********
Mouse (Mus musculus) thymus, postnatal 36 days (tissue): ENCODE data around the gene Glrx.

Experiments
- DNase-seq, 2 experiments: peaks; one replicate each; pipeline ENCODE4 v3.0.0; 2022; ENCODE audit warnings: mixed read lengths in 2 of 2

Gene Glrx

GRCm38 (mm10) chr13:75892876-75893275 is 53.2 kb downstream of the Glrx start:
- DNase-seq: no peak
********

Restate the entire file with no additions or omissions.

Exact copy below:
Mouse (Mus musculus) thymus, postnatal 36 days (tissue): ENCODE data around the gene Glrx.

Experiments
- DNase-seq, 2 experiments: peaks; one replicate each; pipeline ENCODE4 v3.0.0; 2022; ENCODE audit warnings: mixed read lengths in 2 of 2

Gene Glrx

GRCm38 (mm10) chr13:75892876-75893275 is 53.2 kb downstream of the Glrx start:
- DNase-seq: no peak